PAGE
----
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How to Treat the Stiff Total Knee Arthroplasty?: A Systematic Review.

Clinical Orthopaedics and Related Research, 2010

BACKGROUND: Multiple modalities have been used to treat the stiff TKA, including manipulation under anesthesia (MUA), arthroscopy, and open arthrolysis.
QUESTIONS/PURPOSES: We reviewed the literature to address three questions: (1) How many degrees of ROM will a stiff TKA gain after MUA, arthroscopy, and open arthrolysis? (2) Does the timing of each procedure influence this gain in ROM? (3) What is the number of clinically important complications for each procedure? METHODS: We performed a PubMed search of English language articles from 1966 to 2008 and identified 20 articles, mostly Level IV studies.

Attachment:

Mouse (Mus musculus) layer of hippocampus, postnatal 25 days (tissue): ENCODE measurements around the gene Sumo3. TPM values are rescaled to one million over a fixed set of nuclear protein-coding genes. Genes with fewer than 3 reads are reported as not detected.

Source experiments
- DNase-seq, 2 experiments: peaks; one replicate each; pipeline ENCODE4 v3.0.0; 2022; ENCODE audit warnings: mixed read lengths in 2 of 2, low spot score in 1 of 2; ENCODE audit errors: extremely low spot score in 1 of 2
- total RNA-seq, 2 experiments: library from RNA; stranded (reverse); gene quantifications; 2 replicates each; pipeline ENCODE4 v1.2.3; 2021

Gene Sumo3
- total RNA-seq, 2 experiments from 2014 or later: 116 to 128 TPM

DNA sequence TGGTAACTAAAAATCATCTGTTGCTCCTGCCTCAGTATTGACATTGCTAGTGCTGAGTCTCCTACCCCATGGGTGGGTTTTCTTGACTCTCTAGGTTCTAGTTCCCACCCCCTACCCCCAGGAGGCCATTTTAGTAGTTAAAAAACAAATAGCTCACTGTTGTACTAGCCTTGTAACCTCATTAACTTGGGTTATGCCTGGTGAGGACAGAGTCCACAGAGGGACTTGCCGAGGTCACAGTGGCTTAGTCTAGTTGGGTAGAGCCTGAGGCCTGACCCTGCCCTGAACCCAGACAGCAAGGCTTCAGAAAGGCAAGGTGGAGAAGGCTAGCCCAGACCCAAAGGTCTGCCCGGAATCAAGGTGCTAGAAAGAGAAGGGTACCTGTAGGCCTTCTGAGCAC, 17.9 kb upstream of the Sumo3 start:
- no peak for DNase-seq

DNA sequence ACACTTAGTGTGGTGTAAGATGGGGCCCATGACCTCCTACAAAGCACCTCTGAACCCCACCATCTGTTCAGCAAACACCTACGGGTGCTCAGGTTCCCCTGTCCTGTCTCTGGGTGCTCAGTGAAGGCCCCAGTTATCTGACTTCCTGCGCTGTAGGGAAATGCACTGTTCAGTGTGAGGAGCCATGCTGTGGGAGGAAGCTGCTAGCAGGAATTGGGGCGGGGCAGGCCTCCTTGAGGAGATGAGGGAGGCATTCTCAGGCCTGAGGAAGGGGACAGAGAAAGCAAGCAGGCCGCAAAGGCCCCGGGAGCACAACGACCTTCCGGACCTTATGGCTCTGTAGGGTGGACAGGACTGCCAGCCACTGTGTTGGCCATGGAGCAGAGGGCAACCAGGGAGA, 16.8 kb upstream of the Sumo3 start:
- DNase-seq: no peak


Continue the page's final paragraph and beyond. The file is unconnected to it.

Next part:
RESULTS: For patients who have arthrofibrosis after TKA, the gains in ROM after MUA and arthroscopy (with or without MUA) are similar.
MUA is more successful in increasing ROM when performed early but still may be effective when performed late.
The numbers of clinically important complications after MUA and arthroscopy (with or without MUA) are similar.
CONCLUSIONS: Stiffness after TKA is a common problem that can be improved with MUA and/or arthroscopic lysis of adhesions with few complications.